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VIP 08: Airtightness of buildings

If the building envelope is not airtight enough, significant amounts of energy may be lost due to exfiltrating air, or damage to structural elements may occur due to condensation. Air leakage can be avoided by appropriate design and careful construction. Test methods to check the quality of airtightness and to locate the individual leakages are available and are increasingly used.

VIP 07: Indoor Air Pollutants Part 2: Description of sources and control/mitigation measures

VIP Indoor Air Pollutants, Part 1 defined major types of indoor air pollutants, their measurement, and concentrations guidelines. This second part of the VIP addresses the sources of pollutants and effective measures to control them or to mitigate their impacts on occupants and building contents. The most effective means to control indoor air pollution is through reduction or elimination of pollution sources. Indoor pollutants originate both within the building and from outside. The first step in controlling the sources of indoor air pollution is to identify them.

VIP 06: Air-to-Air Heat Recovery in Ventilation Systems

A heat recovery unit transfers heat (some units also moisture) from the exhaust air stream over to the supply air stream, thus reducing the heat loss due to ventilation, and reducing the need to condition the cold supply air. Conversely, in hot and humid outdoor conditions, a heat recovery unit can keep heat (some units also moisture) outside, thus reducing air conditioning costs.

VIP 05: Displacement Ventilation

The principle of displacement ventilation involves air supply and distribution in a room by upwards displacement, i.e. as direct as possible through-flow in the occupied zone in order to achieve high ventilation efficiency. In addition, air distribution by displacement generally makes it possible to supply a larger quantity of air than for conventional mixing ventilation, which requires concentrated supply at high velocity.

VIP 04: Night ventilation strategies

Addressing successful solutions to counterbalance the energy and environmental effects of air conditioning is a strong requirement for the future. Possible solutions involve the use of passive cooling techniques and in particular of heat and solar protection techniques, heat amortisation and heat dissipation techniques. Recent research has shown that night ventilation techniques may contribute highly to improve thermal comfort in free floating and decrease the cooling energy consumption of air conditioned buildings.

VIP 03: Natural ventilation in urban areas

Natural ventilation is one of the most effective passive cooling techniques. Because of the serious reduction of the wind speed in the urban environment and the corresponding reduction of the air flow rate, for both single and cross configurations, the cooling load on the buildings inside the canyons is much higher than the one of buildings where wind is not obstructed. Thus, it is very important to consider, other techniques than windows to enhance air flow in urban buildings.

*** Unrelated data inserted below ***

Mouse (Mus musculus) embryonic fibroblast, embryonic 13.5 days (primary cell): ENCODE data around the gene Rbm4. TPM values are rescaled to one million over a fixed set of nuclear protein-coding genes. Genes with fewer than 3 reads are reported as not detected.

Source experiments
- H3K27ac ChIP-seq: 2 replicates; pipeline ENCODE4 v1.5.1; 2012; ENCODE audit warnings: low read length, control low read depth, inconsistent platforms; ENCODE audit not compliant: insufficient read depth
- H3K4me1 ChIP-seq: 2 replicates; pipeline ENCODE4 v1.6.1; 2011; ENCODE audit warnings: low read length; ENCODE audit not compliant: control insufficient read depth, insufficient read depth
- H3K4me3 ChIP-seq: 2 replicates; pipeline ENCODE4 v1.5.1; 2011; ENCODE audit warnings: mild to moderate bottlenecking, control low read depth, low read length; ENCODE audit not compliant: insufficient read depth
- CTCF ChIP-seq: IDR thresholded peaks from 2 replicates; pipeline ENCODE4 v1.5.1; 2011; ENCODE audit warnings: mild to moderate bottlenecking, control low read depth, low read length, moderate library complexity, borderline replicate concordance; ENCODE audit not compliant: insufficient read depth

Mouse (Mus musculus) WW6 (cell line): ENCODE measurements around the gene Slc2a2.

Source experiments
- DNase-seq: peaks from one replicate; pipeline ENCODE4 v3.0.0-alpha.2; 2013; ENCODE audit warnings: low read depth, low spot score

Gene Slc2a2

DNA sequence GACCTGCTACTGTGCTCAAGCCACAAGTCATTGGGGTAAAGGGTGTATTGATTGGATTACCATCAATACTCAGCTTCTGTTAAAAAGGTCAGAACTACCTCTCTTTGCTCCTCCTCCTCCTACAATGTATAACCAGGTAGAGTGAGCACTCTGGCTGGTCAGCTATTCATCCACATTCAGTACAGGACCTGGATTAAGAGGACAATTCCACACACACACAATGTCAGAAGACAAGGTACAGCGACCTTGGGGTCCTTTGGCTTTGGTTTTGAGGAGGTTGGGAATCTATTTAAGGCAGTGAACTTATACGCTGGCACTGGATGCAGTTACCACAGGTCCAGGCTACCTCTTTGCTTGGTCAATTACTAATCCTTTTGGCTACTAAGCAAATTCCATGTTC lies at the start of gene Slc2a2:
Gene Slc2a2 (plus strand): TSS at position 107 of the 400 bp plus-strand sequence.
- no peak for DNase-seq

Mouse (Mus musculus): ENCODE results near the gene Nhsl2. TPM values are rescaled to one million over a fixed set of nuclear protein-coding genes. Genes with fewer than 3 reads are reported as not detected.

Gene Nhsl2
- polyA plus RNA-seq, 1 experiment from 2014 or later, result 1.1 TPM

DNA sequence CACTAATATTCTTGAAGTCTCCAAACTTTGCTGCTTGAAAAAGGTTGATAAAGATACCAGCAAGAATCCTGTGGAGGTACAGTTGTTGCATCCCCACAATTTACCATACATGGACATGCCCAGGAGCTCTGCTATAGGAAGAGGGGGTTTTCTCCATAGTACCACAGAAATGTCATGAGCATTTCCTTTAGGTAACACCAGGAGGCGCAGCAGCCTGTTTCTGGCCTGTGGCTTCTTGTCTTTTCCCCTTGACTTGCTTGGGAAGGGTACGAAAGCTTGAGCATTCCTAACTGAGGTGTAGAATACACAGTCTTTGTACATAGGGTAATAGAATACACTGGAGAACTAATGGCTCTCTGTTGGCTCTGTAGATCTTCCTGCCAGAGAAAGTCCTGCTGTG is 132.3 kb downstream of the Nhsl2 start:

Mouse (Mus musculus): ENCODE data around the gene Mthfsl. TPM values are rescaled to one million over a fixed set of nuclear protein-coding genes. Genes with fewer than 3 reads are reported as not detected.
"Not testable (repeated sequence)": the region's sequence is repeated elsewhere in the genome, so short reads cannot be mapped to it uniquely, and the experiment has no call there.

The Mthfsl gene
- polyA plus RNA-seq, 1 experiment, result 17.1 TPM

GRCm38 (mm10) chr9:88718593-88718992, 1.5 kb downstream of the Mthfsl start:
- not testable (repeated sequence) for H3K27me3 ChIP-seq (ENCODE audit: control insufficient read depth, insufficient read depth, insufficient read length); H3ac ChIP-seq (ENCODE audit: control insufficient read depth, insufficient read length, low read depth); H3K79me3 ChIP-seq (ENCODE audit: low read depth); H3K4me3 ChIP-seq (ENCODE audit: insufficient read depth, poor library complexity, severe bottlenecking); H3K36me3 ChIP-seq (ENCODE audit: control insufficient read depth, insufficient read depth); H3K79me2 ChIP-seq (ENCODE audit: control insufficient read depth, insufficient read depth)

VIP 02: Indoor Air Pollutants Part 1: General description of pollutants, levels and standards

Pollutants found in indoor air are often several times higher than outdoors. Indoor air pollutants cause effects ranging from odor, annoyance, and irritation to illness, cancer, and even death. Since people spend the majority of their time indoors, it is important to recognize and control indoor air pollution. Some indoor air pollutants also adversely affect materials in the building and the building structure itself. The majority of indoor pollution comes from the building itself, its contents, or its occupants and their activities.

VIP 01: Airtightness of ventilation ducts

The necessity to make waterproof sanitary water ducts or central heating tubing and to make airtight natural gas distribution tubing is of primary importance to both construction professionals and the public. However, the airtightness of ventilation ducts and heating or cooling ducts is subject to less attention.
An assessment campaign, aimed to measure the latter, was conducted within the framework of a European project , and demonstrated that the leakage in air ducts in France and Belgium reached figures up to 20% of the average nominal flow rate.

GU 5: Ventilation Modelling Data Guide

The Ventilation Modelling Data Guide of the AIVC replaces the old Technical Note 44 (1994) which was mainly focused on leakage and wind pressure data presented in tables. The new approach is an interactive database available on CD-Rom. The guide itself has the same layout than the other AIVC publications but is provided with hyperlinks to about 300 different documents stored on the CD (245 MB of information).

The items presented in the ventilation Modelling Data Guide are:

TP: Improving Ductwork - A Time for Tighter Air Distribution Systems

A large number of modern European buildings are equipped with ducted air distribution systems. Because they represent a key parameter for achieving a good indoor climate, increased attention has been given to their performance during the past fifty years. One aspect that is particularly developed in this handbook concerns the airtightness of the ductwork, which has been identified as a major source of inadequate functioning and energy wastage of HVAC systems.

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